Another concern is a reluctance to expose those with autoimmune disease to ICIs. In this cohort, 94% of patients received immunotherapy for their cancers only after failing conventional chemotherapy regimens. This suggests that RD may be a factor in delaying immunotherapy treatments.
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There is also worry about the generalizability of the results due to the advanced stages of cancer that were seen before immunotherapy was instituted. This may be another indication of delay because ICI treatments are being used more often as first-line agents for many advanced malignancies.
Further research is needed. Dr. Thanarajasingam is following patients with preexisting RD and those who develop it following exposure to the inhibitors. She would like to know if there is any impact on the response of their cancer. There is also a need to answer questions about how to intervene during a flare to minimize the impact on cancer treatment.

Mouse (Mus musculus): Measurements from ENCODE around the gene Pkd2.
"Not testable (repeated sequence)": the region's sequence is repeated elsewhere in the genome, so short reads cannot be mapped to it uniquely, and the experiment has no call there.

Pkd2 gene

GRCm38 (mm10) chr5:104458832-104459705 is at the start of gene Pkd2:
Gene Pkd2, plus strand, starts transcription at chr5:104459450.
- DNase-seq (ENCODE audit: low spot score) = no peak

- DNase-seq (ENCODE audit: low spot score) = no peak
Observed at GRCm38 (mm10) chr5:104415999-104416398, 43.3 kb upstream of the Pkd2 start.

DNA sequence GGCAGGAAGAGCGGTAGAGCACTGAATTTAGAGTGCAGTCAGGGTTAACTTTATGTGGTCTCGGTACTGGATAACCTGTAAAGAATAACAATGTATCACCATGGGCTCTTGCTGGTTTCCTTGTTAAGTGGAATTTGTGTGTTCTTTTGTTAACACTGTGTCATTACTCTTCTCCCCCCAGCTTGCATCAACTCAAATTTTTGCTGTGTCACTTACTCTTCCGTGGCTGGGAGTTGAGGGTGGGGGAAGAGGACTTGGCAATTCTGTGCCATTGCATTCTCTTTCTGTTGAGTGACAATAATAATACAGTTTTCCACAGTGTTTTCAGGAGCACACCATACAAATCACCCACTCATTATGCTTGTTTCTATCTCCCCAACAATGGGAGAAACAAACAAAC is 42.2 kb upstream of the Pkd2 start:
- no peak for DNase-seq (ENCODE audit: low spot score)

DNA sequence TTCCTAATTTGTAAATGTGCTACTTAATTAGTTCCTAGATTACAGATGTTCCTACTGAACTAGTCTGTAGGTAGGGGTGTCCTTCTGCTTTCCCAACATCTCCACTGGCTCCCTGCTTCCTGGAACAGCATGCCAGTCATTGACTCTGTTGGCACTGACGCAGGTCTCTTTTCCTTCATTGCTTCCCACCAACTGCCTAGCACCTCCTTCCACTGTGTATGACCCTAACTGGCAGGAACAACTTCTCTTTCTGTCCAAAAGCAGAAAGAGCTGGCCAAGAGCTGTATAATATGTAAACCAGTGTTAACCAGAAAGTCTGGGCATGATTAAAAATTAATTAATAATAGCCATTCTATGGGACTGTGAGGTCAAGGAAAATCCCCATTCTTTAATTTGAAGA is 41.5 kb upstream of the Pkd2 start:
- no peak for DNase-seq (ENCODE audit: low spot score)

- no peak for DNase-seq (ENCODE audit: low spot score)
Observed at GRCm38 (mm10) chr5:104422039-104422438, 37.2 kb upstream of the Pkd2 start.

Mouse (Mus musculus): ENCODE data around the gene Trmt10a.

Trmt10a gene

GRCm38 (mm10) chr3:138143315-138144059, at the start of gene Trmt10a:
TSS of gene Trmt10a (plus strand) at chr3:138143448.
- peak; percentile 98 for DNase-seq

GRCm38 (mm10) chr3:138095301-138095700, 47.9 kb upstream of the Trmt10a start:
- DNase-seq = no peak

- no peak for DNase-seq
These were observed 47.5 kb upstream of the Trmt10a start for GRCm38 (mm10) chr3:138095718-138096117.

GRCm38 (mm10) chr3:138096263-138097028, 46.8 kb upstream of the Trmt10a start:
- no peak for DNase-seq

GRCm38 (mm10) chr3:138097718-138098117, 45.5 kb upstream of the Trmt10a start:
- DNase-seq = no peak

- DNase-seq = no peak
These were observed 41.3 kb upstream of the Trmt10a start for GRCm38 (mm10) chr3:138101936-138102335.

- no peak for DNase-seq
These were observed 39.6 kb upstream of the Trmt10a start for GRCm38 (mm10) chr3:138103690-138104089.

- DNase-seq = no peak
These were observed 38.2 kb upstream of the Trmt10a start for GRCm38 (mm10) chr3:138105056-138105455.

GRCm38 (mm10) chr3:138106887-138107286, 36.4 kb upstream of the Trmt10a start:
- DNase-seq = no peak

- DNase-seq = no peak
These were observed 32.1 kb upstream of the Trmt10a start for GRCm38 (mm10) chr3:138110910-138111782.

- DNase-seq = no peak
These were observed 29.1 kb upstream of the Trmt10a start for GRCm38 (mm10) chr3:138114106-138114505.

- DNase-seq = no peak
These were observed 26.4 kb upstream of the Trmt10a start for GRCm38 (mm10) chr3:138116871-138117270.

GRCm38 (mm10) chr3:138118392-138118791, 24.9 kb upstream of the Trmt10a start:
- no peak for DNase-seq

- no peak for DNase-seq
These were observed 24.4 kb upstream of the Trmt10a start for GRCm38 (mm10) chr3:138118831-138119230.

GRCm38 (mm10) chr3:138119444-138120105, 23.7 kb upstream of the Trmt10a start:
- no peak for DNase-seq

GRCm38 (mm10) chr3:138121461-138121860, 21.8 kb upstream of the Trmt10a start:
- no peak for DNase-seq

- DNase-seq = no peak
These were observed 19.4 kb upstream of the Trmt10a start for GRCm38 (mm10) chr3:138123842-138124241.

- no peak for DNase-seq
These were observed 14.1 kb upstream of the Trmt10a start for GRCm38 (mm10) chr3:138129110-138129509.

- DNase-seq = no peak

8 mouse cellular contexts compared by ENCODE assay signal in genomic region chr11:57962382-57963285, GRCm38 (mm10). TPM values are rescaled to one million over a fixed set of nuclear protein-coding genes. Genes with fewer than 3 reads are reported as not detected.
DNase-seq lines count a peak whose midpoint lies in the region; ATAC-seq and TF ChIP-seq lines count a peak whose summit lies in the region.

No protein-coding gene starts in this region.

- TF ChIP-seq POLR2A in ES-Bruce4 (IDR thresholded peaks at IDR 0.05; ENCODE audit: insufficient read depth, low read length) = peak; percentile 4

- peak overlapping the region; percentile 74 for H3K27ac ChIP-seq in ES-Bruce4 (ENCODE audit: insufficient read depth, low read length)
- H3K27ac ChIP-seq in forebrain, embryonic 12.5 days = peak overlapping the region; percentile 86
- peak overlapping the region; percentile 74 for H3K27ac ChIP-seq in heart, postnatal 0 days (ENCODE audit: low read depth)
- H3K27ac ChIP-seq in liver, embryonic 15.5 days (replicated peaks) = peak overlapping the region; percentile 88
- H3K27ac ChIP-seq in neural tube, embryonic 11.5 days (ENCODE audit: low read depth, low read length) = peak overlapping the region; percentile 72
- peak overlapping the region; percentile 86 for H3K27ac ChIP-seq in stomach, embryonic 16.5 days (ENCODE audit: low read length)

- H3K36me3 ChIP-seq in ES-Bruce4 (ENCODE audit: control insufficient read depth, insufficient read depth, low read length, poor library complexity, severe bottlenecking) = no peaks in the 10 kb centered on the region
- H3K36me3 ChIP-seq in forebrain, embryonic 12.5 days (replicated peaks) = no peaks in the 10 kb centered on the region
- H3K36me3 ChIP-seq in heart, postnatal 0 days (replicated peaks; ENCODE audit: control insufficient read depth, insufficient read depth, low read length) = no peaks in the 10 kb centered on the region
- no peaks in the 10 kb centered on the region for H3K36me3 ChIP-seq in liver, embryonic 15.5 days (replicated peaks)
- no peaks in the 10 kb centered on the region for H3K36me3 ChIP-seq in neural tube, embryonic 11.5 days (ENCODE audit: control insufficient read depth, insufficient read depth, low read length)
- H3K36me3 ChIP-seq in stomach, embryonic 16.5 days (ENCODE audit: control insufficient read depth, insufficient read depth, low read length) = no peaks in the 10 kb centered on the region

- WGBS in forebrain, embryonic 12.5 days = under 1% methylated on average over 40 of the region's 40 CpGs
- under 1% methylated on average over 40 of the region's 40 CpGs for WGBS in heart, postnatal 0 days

“Because ICIs have shown such dramatic responses in advanced cancer, their use has been expanding to many different forms of cancer,” says Dr. Thanarajasingam. “I want physicians to not immediately exclude their RD patients from eligibility just because they have existing autoimmune disease. This study would support using immunotherapy in a select group who can be followed closely by both oncology and rheumatology.”
Kurt Ullman has been a freelance writer for more than 30 years and a contributing writer to The Rheumatologist for 10 years.
- Richter MD, Pinkston O, Kottschade LA, et al. Brief report: Cancer immunotherapy in patients with preexisting rheumatic disease: The Mayo Clinic experience. Arthritis Rheumatol. 2018 Mar;70(3):356–360.